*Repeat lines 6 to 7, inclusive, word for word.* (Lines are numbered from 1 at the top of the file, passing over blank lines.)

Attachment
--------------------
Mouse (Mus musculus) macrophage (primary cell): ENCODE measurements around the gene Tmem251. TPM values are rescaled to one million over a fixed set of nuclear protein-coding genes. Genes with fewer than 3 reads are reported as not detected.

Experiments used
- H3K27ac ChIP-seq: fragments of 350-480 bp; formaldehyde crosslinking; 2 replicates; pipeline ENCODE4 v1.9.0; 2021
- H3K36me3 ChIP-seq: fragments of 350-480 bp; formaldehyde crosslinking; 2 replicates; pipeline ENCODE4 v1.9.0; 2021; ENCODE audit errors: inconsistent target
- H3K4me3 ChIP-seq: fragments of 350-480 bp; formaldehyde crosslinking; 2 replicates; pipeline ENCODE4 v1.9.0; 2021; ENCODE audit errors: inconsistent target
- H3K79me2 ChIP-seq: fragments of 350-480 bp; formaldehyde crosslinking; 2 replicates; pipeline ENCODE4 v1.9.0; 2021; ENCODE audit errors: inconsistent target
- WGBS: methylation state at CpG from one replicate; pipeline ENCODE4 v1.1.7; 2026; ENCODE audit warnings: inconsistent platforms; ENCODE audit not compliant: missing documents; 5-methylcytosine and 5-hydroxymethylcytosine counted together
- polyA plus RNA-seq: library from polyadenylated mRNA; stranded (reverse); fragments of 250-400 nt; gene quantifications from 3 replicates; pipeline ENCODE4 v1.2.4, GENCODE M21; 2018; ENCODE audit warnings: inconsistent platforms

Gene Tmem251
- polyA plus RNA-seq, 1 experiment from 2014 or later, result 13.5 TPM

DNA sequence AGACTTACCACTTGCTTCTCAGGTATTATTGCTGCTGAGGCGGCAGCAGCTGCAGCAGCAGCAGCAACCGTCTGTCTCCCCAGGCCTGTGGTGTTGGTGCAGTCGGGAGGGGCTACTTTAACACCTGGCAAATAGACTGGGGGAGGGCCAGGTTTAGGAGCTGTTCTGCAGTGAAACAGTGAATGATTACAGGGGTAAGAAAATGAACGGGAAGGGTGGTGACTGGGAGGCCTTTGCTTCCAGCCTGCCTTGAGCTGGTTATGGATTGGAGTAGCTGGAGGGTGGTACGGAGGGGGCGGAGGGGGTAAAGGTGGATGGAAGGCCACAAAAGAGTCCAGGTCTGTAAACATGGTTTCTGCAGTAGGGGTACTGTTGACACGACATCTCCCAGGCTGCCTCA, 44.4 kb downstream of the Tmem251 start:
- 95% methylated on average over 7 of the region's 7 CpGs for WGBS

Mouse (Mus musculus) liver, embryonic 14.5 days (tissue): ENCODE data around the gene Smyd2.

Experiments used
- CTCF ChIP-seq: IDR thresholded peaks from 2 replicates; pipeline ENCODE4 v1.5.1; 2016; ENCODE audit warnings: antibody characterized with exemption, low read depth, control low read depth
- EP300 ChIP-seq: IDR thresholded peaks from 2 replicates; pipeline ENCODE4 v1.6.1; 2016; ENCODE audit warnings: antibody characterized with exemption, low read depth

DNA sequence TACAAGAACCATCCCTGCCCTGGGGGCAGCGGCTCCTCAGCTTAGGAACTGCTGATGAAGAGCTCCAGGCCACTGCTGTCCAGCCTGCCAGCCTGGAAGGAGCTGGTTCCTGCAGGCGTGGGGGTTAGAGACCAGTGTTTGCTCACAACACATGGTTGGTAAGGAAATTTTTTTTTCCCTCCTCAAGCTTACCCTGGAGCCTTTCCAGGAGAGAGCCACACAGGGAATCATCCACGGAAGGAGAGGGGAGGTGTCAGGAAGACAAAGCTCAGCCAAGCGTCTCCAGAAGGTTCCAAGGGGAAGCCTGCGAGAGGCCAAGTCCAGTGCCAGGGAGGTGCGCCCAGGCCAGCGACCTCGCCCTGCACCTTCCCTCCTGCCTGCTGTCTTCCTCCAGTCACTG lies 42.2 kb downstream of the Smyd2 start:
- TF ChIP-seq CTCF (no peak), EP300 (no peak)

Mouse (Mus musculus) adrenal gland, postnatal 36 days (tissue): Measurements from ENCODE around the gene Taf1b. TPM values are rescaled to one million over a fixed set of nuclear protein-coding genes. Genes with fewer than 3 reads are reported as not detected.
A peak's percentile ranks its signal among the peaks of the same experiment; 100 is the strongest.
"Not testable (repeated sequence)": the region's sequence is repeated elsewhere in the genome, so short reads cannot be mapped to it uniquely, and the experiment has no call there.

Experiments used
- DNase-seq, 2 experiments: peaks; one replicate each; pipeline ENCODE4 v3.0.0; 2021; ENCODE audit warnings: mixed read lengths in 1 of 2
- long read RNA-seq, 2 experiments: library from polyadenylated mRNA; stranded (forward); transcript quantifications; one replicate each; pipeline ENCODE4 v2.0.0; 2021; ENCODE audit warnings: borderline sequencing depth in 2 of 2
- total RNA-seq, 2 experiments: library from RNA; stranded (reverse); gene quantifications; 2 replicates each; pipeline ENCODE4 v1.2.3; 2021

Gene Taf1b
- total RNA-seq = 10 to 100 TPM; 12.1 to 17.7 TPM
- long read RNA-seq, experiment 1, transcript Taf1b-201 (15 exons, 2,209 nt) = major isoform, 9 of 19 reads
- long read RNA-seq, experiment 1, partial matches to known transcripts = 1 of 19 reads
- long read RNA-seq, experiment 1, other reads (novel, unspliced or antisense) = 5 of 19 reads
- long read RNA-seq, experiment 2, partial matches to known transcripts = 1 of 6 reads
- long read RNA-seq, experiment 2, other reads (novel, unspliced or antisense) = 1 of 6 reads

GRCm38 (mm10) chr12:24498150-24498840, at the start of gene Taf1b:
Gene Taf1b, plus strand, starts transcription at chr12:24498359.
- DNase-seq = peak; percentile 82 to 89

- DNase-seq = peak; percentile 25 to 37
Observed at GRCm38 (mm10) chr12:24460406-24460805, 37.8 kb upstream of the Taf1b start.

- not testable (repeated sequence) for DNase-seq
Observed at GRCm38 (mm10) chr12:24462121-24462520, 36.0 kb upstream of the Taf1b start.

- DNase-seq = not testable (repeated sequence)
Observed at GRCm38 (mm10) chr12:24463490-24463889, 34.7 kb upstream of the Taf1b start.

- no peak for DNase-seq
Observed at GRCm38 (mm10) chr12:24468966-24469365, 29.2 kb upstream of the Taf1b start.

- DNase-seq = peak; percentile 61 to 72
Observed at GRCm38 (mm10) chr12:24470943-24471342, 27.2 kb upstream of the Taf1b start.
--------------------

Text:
- H3K79me2 ChIP-seq: fragments of 350-480 bp; formaldehyde crosslinking; 2 replicates; pipeline ENCODE4 v1.9.0; 2021; ENCODE audit errors: inconsistent target
- WGBS: methylation state at CpG from one replicate; pipeline ENCODE4 v1.1.7; 2026; ENCODE audit warnings: inconsistent platforms; ENCODE audit not compliant: missing documents; 5-methylcytosine and 5-hydroxymethylcytosine counted together